In the military your pay is determined by your grade or rank, also known as your pay grade. Raises in pay are given upon promotion to the next rank.
Asking for a raise in pay is out of the question because the government determines how much each rank will receive. However, in the Private sector hourly or salaried employees who have a set pay scale can ask for a raise but it can be a risky move especially if there are underlying concerns that management is factoring into the budget. Knowing the economic climate as well as you companies current growth rate should definitely be considered before you approach your boss for a pay increase. This doesn’t mean that the subject is off-limits. Not asking for a raise can have a significant negative impact on your long term career goals so speak up. Here are a few things to consider as you plan your pitch for a more impressive paycheck.
Do: Schedule a few minutes with your supervisor vs walking into his / her office and announcing that you want a raise. The meeting does not have to be formal, just a few minutes to discuss your request.
Don’t: Threaten your boss with another job. This means “I’m quitting” and your supervisor will definitely see it that way as he prepares to replace you.
Do: Acknowledge awareness of your company’s current economic challenges. If the business is in recovery mode let your supervisor know that you understand but that you hope that there is room to negotiate. Addressing this from the beginning lets them know that your request is not coming from selfish motives.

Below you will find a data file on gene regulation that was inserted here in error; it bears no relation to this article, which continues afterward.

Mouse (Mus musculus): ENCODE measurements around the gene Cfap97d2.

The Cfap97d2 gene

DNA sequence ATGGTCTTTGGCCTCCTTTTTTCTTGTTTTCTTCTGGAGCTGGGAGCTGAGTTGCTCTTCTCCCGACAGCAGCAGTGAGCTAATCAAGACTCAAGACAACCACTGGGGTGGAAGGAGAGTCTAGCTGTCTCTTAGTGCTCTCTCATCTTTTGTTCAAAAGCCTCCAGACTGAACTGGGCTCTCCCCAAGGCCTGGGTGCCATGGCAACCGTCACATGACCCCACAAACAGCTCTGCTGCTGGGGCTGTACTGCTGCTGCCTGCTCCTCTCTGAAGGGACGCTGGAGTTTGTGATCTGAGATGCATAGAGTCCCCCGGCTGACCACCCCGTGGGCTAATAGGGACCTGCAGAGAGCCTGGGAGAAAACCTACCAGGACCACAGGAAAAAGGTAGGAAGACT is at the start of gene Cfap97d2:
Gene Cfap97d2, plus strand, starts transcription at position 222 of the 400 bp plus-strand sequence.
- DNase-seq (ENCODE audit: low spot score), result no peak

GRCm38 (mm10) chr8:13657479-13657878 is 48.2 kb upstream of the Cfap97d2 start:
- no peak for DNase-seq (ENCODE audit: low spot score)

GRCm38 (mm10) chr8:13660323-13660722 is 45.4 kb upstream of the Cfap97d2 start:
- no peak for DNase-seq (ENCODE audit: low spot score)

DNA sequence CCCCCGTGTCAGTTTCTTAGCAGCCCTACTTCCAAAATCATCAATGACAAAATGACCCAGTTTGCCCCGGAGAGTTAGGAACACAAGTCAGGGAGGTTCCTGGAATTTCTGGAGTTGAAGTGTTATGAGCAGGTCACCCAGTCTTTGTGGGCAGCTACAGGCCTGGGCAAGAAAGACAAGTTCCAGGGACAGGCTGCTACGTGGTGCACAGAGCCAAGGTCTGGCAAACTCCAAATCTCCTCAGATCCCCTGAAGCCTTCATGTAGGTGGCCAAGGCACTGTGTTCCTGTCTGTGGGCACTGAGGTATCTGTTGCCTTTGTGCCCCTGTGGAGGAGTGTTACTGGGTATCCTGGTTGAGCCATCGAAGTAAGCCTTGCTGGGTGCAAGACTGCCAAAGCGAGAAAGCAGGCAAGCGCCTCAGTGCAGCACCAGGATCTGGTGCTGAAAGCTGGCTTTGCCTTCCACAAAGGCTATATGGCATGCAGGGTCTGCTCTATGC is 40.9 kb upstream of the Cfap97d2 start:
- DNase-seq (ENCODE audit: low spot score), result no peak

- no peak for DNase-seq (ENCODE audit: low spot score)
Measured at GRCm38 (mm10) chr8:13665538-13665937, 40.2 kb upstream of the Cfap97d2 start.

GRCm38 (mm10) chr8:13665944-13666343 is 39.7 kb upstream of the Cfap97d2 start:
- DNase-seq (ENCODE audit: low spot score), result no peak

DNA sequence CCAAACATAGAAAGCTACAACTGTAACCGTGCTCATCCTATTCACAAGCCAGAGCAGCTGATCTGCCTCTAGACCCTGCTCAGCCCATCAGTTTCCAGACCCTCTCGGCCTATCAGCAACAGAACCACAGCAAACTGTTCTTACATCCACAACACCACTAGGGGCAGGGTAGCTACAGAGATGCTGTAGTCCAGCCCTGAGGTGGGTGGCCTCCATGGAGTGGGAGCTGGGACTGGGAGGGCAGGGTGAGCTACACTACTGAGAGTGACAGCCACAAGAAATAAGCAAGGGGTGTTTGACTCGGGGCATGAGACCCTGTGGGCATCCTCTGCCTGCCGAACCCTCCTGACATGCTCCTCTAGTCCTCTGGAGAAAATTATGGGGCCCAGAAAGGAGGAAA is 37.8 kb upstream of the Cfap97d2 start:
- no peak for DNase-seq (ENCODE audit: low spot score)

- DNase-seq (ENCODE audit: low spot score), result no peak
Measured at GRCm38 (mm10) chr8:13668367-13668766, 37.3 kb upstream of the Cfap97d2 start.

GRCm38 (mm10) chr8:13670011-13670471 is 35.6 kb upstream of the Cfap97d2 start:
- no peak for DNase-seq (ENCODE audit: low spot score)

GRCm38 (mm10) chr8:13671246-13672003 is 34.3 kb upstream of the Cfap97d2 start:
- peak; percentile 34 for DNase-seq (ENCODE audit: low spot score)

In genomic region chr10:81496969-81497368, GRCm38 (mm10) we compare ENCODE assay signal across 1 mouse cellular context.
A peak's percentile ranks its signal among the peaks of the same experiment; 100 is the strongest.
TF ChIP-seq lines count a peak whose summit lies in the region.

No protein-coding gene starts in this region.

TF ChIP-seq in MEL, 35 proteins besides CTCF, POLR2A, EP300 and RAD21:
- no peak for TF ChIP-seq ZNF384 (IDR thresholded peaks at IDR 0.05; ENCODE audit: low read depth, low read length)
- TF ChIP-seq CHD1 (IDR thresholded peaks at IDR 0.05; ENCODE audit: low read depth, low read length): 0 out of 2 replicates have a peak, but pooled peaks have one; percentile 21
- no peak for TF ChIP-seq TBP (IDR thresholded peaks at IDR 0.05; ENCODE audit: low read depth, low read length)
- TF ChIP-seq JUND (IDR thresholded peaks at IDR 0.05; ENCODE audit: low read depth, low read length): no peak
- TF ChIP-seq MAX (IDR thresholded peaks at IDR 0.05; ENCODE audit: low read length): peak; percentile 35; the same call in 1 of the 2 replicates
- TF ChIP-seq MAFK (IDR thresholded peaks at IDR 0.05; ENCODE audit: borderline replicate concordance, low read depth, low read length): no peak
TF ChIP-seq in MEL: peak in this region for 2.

Don’t: Mention that your co-workers make more. Your pay is based of the work you do not that of your co-workers.
Do: Be prepared to justify your reasons. Chances are your supervisor already knows that you have increased sales but saying it again is just part of the game as you sell yourself much in the same way you did when you interviewed for the job.
Don’t: Pitch your request during a meeting. Moving the conversation from sales figures to your pay increase is never a smooth transition.
Do: Have other options on the back burner. Don get discouraged if you hear “no”. You already knew that that was a possibility and it is always best to end the meeting by saying, I appreciate your time and I hope we can revisit this again in a couple of months”.
Don’t: Tell your boss you should make what they make. If you are doing what you are supposed to be doing then you are doing your bosses job so that they can focus on how to grow the business.
Do: Ask for a raise after a big accomplishment. :Timing is everything and it might be an ideal time to ride the wave of your success by asking for a pay increase.
Don’t: Whine about personal problems. Everyone has problems and you are no exception.
Do: Time your request as part of a good performance review. If you think that your review is going to be good then be prepared to ask for a pay increase during the meeting. You may be pleasantly surprised to find out that a pay increase has already been scheduled for you.
Don’t: Ask for a raise during a bad performance review. Thiswill make you appear only concerned about your paycheck rather than how to do your job well in order to earn more money.
Do: Be open to goal setting. Some supervisors may initially refuse a request for more pay but may however set goals for you to reach which can lead to higher salaries.
Don’t: Ask for way too much. Such a request would just be dismissed as excessive and would only serve to paint you as greedy and out of touch with reality.
Time frames for asking for a raise range anywhere from three months to one year and beyond Ultimately the decision to ask for a pay raise is one that only you can make. If you feel that the time is right and that you have paid your dues by helping to keep your company moving forward during one of the country’s most challenging economic times then consider the tips that were mentioned above. Be positive, plan you move ahead of time and remember if you are worth the extra money you will get it.